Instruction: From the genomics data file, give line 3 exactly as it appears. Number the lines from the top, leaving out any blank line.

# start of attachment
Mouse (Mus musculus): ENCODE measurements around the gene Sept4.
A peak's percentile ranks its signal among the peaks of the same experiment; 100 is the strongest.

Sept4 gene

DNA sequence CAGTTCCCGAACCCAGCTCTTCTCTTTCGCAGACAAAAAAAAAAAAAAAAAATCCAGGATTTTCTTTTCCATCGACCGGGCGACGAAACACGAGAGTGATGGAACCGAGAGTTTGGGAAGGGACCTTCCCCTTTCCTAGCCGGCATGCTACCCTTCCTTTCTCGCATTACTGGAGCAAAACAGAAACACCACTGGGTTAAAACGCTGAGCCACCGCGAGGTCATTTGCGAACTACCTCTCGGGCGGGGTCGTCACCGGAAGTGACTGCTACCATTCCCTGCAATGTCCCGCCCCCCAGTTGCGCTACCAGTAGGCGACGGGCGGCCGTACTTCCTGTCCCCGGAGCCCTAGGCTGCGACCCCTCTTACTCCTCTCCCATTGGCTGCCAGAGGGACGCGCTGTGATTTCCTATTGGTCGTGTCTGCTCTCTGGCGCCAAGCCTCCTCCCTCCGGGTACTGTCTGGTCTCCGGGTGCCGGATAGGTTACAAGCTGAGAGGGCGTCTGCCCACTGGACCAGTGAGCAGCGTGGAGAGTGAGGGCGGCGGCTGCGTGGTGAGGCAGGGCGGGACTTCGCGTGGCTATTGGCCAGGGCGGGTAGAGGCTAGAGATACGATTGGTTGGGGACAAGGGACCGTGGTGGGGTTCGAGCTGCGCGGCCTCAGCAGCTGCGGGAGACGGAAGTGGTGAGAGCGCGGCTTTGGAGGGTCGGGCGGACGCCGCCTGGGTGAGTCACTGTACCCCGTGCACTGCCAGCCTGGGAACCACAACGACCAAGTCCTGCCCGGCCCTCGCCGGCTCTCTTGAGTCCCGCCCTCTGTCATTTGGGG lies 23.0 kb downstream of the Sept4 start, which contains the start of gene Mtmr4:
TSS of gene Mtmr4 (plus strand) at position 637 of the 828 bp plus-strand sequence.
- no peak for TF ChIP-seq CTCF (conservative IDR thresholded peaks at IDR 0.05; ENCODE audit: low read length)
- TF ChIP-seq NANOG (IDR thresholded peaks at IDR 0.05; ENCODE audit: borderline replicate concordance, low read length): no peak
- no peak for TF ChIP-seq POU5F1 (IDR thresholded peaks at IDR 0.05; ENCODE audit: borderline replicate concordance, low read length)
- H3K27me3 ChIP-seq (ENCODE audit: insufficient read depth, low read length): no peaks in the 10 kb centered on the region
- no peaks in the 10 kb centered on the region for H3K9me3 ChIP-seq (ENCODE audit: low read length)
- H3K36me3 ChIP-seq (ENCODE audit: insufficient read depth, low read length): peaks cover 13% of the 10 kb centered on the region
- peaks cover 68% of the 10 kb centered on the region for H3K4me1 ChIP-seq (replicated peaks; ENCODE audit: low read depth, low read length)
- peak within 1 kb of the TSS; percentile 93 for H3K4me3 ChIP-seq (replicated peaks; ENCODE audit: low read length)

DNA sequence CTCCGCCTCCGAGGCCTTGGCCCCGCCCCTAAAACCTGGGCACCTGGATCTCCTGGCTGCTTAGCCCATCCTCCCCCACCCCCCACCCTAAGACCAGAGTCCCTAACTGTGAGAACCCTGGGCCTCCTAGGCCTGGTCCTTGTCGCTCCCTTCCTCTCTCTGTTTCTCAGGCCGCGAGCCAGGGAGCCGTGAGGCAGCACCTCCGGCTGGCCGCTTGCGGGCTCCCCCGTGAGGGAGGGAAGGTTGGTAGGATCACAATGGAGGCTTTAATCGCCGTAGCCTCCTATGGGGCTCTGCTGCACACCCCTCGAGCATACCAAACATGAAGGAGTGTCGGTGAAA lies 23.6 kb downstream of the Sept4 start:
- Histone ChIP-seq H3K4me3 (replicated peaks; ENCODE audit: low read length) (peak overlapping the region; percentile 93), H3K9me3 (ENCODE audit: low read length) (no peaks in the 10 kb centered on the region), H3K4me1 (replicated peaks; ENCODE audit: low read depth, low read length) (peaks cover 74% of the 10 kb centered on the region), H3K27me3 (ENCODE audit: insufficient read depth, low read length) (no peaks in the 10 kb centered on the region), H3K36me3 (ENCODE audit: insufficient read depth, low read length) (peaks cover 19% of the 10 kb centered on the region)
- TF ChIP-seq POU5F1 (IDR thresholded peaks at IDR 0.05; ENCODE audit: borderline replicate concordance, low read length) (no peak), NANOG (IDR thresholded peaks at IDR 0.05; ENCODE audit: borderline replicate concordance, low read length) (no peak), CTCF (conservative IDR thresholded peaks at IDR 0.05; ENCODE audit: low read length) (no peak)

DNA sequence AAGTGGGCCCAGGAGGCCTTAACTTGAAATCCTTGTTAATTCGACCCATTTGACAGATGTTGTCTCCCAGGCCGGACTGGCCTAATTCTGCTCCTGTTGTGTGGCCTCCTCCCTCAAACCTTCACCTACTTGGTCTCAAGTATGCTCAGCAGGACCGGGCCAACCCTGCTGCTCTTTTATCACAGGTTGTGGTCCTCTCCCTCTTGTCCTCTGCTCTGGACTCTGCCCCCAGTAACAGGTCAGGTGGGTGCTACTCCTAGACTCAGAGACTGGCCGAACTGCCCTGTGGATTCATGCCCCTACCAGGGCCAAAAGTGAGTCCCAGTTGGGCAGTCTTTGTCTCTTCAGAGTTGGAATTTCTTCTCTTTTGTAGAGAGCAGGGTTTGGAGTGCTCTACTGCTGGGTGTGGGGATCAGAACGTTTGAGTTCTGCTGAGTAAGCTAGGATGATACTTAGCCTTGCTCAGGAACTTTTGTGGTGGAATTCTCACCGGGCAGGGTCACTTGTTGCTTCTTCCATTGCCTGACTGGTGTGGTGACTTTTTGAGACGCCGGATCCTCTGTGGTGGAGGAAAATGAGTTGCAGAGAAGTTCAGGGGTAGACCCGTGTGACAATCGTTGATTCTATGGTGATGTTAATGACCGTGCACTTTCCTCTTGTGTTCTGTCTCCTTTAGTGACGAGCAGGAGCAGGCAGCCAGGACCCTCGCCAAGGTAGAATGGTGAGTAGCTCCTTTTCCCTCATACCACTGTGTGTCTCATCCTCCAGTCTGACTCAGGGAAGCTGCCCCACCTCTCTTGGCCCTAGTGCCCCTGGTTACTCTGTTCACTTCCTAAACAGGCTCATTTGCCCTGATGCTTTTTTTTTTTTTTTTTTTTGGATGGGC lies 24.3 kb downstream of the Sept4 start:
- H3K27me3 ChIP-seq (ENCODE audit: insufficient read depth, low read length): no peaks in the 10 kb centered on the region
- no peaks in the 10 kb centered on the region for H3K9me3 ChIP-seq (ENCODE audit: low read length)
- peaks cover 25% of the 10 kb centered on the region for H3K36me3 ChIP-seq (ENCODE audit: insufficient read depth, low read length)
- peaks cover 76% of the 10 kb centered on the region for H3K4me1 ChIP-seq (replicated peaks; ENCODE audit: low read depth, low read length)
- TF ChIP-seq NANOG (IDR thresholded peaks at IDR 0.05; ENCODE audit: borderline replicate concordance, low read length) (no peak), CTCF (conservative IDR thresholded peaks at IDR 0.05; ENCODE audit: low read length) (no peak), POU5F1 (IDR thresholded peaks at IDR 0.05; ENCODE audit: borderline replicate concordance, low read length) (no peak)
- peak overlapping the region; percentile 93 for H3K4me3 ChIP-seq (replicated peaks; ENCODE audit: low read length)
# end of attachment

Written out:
Sept4 gene